NEWPORT, Ky. — A nonprofit celebrated a Colerain Township family who chose to take their son out of an Avondale school that wouldn’t allow him to wear his hair in locs.
Nate and Tina Johnson's 6-year-old son, Asten, had been enrolled at Zion Temple Christian Academy for the past three years with no issue – but when they reached out to enroll their 3-year-old, they were told both boys were not allowed to have locs.
The Art of Confidence Project celebrated Asten and his locs on Tuesday with a photo shoot at Studio 821 in Newport.
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Announcement!!! We are heading to Cincinnati, OH for our next AOC Project! In a couple of weeks we will be empowering and restoring the confidence of Asten Johnson. 6yr old amazing child that was not wanted back at his school because he is growing Dreads that his parents traditionally have. This is a black community and predominantly black school. The Crown Act is in this state but was quietly overturned for certain schools. We are on it and ready. We are a non profit 501 (c)(3) Please consider donating at www.TheArtOfConfidence.org as all proceeds go to funding helping amazing children. https://www.cincinnati.com/story/news/2020/08/17/cincinnati-private-school-discriminates-against-black-hair-styles-family-says/5585701002/ Photo - The Enquirer #confidence #youth #change #hair #hairlove
Jermaine Horton, president of the Art of Confidence Project, said the group’s mission is to empower young people.
“We want to restore this amazing young man's confidence and let him know that his hair is beautiful as it is and that he should not be judged by it,” Horton said.
Last month, the Johnsons decided to remove Asten from Zion Temple Christian Academy after the school sent out an email saying "hair must be cut one inch short” and that braids and design cuts for boys are also banned.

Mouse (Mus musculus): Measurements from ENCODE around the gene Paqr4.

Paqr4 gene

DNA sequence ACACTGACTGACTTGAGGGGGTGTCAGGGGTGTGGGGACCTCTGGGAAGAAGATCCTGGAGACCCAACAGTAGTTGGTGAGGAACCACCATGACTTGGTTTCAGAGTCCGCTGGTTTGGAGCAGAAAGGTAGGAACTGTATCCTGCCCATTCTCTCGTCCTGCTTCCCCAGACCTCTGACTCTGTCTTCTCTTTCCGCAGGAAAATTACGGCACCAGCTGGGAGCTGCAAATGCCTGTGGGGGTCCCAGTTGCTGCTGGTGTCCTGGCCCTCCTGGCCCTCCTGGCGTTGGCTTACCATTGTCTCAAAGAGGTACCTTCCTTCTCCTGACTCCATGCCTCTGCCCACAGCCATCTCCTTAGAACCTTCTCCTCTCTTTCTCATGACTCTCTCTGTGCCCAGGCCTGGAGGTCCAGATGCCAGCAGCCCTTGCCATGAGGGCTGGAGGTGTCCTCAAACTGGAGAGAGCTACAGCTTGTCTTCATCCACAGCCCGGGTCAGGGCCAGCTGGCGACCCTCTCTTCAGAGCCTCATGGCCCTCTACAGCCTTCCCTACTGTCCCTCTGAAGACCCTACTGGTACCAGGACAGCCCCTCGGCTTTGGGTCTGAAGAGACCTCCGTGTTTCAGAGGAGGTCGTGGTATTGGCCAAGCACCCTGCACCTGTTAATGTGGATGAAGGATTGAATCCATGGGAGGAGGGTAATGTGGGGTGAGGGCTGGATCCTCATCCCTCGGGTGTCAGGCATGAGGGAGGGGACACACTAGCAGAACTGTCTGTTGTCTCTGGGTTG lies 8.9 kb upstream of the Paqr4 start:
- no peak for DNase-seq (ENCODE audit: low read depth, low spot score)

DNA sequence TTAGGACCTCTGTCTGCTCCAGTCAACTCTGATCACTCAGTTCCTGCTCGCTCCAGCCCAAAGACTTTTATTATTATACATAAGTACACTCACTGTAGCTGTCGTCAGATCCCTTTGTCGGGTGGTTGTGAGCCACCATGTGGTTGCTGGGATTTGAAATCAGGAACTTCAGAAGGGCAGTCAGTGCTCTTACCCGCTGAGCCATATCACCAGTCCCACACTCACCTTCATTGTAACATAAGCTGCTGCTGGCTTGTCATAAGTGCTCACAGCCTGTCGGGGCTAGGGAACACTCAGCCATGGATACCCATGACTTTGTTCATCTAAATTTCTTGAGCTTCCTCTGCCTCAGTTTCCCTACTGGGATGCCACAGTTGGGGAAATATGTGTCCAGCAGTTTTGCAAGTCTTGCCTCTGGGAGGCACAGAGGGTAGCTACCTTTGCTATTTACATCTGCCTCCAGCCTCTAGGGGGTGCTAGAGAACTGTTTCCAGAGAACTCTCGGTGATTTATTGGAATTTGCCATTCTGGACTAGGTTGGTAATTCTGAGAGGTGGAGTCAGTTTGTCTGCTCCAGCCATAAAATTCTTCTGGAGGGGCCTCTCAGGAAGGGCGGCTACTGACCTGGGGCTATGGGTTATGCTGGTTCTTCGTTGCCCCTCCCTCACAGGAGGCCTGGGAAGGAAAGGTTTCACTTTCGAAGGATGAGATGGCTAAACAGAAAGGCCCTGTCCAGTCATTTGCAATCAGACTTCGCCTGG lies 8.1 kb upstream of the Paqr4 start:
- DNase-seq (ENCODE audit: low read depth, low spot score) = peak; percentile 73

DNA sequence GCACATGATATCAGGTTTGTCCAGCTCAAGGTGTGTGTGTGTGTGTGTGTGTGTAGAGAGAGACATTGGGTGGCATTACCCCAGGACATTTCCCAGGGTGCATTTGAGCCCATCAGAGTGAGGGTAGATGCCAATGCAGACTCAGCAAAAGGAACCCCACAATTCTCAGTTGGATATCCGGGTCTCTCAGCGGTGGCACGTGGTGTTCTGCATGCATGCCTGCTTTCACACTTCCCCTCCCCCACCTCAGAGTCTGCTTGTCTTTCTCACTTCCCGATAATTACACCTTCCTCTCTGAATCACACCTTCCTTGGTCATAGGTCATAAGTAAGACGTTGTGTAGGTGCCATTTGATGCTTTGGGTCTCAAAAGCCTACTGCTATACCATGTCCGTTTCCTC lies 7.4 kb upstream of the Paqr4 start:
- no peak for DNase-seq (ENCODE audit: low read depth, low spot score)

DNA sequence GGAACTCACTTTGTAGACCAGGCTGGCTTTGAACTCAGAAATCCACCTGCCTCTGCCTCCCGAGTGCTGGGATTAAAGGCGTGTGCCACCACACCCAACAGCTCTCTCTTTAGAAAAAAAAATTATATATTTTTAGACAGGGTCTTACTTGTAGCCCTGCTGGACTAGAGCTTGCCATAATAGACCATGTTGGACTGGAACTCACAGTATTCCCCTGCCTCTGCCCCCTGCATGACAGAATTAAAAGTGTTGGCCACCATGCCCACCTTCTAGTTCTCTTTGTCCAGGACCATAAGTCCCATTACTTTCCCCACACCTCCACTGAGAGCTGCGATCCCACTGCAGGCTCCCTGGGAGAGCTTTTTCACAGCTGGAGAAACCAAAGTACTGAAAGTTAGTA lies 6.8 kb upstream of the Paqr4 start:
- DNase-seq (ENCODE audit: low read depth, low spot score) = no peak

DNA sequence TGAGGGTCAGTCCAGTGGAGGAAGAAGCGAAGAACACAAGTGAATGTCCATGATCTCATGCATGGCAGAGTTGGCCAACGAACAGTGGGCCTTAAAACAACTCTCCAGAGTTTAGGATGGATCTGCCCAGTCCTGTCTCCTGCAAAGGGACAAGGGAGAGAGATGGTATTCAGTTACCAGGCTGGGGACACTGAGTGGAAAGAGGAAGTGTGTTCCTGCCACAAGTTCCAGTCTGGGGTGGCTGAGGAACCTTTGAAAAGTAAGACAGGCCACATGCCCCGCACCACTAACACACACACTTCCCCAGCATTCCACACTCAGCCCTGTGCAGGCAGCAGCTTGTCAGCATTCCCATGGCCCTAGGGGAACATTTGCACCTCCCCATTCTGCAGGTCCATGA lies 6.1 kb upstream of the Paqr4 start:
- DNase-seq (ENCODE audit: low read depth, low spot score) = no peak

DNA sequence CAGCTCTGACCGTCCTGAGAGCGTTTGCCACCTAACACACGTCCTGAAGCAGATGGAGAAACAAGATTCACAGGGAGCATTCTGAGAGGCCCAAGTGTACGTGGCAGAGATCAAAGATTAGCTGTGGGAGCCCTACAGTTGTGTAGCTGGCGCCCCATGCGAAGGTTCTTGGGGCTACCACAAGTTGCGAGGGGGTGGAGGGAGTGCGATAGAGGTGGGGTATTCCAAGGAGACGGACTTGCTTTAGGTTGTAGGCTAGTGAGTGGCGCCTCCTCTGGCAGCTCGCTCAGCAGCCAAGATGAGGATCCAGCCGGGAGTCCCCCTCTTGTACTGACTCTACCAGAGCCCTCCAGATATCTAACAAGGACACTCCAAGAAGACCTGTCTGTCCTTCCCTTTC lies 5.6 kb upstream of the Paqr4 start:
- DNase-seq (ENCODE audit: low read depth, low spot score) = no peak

Tina Johnson said she made the call because she doesn’t want her son to feel like he has to fit into a certain mold.
“Everything his dad does, he wants to be like him,” she said. “He wants to emulate him in many ways, and the hair is just one of those ways. So, for me to teach him now that he has to change to fit into an environment is not something I’m willing to teach him at six.”
Horton said the Art of Confidence Project heard Asten’s story and wanted to do something special for him.
“It's unfortunate that this is a predominately Black school that ultimately tells our children … ‘Hey, that’s a little bit too Black,’ or they are not even understanding the culture of their parents and the reason why they grow their dreads,” Horton said.
The group has traveled around the country taking photos for young people who have experienced some type of adversity.
“They are the next generation of change, so if we can get their confidence where it needs to be, and have them feel that they can be empowered, and they can do anything, and that they matter, then they are going to be the ones who lead our country to where it needs to be,” Horton said.
WCPO reached out to Zion Temple Christian Academy for comment.